N I G E L    M A R S H    P H O T O G R A P H Y

U  N  D  E  R  W  A  T  E  R      I  M  A  G  E  S     A  N  D     A  R  T  I  C  L  E  S


By Nigel Marsh & Helen Rose


We love a dive destination that has a bit of everything, and Malapascua Island in the Philippines fits that bill perfectly. This small island off the top end of Cebu has pretty reefs, unusual critters, shipwrecks, a brilliant cave dive and also something very special – thresher sharks!


We recently spent a wonderful week on Malapascua Island diving with Thresher Shark Divers (TSD) and staying at the lovely Tepanee Beach Resort, which has air-conditioned rooms that overlook the ocean and a great restaurant attached. TSD are one of the most professional dive operations on the island and offer a range of dive courses and visit a diverse range of dive sites around the island and beyond.


Three times daily TSD run boat dives to sites around the island, and all of these sites have one thing in common, great critters. At Bantigue we explored a sandy bottom dotted with coral outcrops in depths to 20m. Here we saw pipefish, mantis shrimps, squid, razorfish, scorpionfish, shrimp gobies, nudibranchs and numerous anemones. We enjoyed 15 to 20m visibility around the island in the warm 29°C water.


At North Point, Deep Rock and North Wall the corals were very colourful, including beautiful soft corals, and we also saw an abundance of reef fish, but we had the most fun at these sites exploring the rubble and sandy bottom looking for smaller stuff. Fire urchins, sea whips, anemones and sea stars are found here, and hiding on or amongst them we saw zebra crabs, squat lobsters, Coleman shrimps, dragonets, nudibranchs, orang-utan crabs, hermit crabs, flatworms, cuttlefish and pipefish. But a special find at Deep Rock was a group of mushroom coral pipefish, the first time we have seen these unusual small white fish. Of course we wouldn’t have seen half of these critters without our brilliant guide Wilbert, one of six local guides employed by TSD that are worth their weight in gold.


Another local dive we enjoyed was the sunset dive at Lighthouse Reef. This one could be called the ‘Peeping Tom Dive’ because at the start you watch the twilight mating dance of the colourful Mandarinfish. We watched these dazzling fish for the first ten minutes then left them in peace to explore the coral gardens at this site. This reef is only 6 to 12m deep, but buzzing with crustaceans and molluscs, but the highlight was a dozen sea horses clinging to the coral.


As good as the local dives were around Malapascua, they paled when compared to the day trips we did. At Calanggaman Island we did two dives exploring a sheer wall covered in black corals, gorgonians, barrel sponges and sea whips. We enjoyed 30m visibility as we drifted along this wall, seeing pelagic fish and another collection of critters, this time pygmy sea horses, ghost pipefish, longnose hawkfish and a blue ringed octopus.


However, the best day trip was to Gato Island. This tiny island is riddled with caves, including a 30m long cave that goes from one side of the island to the other. This cave was a bit like a tropical version of Fish Rock Cave at South West Rocks, with walls covered in sponges and tubastra corals, and home to many crustaceans, echinoderms and molluscs. White tip reef sharks often shelter in the cave, but they eluded us, though we did find a lovely sea horse and a shy white-spotted bamboo shark. Around Gato Island are beautiful corals in depths to 25m where a diverse range of species can be found including cuttlefish, sea snakes, pipefish, catfish, sea horses and a great collection of nudibranchs.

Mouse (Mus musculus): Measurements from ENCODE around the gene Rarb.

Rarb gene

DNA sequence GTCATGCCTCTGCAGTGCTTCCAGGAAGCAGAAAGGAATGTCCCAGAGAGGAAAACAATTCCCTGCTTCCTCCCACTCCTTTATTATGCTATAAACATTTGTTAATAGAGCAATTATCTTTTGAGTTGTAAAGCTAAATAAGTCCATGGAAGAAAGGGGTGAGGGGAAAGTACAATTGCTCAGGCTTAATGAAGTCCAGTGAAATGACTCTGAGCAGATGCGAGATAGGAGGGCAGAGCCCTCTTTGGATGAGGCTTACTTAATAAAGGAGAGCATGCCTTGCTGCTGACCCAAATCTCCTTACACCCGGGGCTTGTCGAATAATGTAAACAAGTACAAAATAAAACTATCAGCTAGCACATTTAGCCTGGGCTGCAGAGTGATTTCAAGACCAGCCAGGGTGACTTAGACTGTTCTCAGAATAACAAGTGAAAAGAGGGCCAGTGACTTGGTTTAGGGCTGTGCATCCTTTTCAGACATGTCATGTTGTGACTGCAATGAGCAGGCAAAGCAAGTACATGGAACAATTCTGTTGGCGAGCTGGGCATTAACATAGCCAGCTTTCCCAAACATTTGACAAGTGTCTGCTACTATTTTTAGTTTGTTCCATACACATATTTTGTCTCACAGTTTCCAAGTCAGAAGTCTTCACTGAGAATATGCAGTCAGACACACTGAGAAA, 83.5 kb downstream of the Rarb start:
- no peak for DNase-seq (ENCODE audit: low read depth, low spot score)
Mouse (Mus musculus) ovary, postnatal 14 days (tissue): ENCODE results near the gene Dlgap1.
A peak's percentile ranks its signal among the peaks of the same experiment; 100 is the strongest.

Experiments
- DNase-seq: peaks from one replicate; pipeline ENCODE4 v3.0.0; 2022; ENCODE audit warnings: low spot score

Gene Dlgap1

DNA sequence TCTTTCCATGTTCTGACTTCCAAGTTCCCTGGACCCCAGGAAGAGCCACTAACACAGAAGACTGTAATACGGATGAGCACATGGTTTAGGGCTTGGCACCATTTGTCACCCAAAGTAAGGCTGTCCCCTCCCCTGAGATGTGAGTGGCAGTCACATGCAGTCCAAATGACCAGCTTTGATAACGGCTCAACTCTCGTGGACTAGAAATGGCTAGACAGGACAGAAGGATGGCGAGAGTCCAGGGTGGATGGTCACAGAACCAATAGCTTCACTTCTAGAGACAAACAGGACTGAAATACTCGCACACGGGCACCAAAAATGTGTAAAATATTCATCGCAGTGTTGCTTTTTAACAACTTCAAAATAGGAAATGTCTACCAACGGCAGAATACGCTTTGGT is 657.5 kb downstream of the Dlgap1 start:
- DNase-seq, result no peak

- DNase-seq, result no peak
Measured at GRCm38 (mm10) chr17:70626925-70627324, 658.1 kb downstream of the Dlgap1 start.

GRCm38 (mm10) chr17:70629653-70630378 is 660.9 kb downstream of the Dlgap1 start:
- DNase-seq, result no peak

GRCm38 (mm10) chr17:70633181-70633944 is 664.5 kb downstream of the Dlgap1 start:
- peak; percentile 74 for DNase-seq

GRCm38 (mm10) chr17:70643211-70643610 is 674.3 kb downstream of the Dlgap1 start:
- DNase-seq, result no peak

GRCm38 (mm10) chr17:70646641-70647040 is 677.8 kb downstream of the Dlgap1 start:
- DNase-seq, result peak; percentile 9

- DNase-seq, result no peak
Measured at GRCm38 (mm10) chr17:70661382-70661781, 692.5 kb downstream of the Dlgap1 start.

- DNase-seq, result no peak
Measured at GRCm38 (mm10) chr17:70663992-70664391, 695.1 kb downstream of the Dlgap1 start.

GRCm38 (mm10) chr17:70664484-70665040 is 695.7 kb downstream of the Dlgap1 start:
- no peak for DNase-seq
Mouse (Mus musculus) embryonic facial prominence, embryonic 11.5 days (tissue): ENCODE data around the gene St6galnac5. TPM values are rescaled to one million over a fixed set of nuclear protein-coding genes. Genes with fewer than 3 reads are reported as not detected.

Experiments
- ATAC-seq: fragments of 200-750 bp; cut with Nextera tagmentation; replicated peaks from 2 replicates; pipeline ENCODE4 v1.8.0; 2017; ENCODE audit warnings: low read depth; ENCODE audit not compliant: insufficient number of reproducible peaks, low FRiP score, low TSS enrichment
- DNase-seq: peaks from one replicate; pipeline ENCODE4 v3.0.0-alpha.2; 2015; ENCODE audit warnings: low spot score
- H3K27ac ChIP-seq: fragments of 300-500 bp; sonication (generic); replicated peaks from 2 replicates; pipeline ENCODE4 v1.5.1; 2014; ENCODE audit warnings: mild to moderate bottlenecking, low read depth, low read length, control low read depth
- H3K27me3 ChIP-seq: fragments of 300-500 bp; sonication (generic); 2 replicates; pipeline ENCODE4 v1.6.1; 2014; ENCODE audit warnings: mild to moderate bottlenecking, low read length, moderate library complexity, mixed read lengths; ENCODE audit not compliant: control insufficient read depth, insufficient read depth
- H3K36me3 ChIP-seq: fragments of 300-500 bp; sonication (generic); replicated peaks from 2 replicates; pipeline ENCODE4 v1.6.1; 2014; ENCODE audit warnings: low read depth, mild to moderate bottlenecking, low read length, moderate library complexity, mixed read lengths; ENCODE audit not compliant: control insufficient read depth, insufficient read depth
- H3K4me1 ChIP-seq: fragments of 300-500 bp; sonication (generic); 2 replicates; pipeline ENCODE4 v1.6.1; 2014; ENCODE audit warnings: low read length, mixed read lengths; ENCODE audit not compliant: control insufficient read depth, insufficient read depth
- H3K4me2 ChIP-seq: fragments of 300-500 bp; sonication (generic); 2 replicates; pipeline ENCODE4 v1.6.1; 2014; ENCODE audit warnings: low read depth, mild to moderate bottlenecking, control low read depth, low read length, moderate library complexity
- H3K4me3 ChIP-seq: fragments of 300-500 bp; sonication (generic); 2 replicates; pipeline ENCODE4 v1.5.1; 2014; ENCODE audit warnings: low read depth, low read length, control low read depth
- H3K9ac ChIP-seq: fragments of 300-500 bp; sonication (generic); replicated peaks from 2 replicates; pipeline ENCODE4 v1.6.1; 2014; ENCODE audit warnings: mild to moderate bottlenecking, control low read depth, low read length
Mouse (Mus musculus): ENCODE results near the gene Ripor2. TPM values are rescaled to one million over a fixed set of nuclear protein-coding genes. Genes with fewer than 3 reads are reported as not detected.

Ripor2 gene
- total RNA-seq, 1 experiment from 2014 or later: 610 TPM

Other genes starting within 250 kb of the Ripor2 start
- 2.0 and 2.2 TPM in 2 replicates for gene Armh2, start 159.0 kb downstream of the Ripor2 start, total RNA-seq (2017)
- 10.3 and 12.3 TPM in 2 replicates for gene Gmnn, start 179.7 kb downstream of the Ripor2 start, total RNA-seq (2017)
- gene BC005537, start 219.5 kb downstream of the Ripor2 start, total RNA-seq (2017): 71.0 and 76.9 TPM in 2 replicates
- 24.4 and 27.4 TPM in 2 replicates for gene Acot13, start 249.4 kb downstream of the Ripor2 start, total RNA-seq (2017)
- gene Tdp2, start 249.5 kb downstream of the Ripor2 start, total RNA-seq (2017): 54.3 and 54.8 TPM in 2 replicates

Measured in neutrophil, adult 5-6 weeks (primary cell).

Three shipwrecks are located in the waters near Malapascua. We only had time to dive one, but it was incredible. The Dona Marilyn was a 100m long ferry that sank during at typhoon in 1988 with the loss of 389 people. The ship now rests in 33m on its side and is completely covered in corals and small fish. We had a wonderful dive exploring the wreck, and while the ship can be penetrated we found enough on the exterior to keep us occupied.


At any other dive destination we would have been happy with the dive sites we have already mentioned, but Malapascua also has something special – Monad Shoal. This sea mount is dived at dawn each day, requiring a 4.30am rise. It is well worth missing out on a sleep in, as each morning at dawn pelagic thresher sharks rise from the depths to get cleaned.


It was an amazing experience to see these incredible sharks up close, some of them where 3.5m long with a tail almost 2m long! The sharks are seen at several cleaning stations at depths from 14m to 31m and each morning we did this site we saw anywhere from two to six sharks. But that’s not all as we also saw pelagic fish, garden eels and two pygmy devil rays while exploring Monad Shoal.


We had a brilliant time at Malapascua Island and could recommend it to any diver, and next time we go we might even dive the other sea mount where they see hammerhead sharks!


Typhoon News

The day after we left Malapascua the island was hit by Super Typhoon Haiyan, the largest storm ever recorded. While there was extensive damage on the island, no one was seriously injured, unlike in other parts of the Philippines. Within days many of the dive centres and resorts reopened and have reported that there is little or no damage to the local reefs. The best support they can receive is for you to visit Malapascua, as this will help to rebuild the island, as many of the locals lost their homes.


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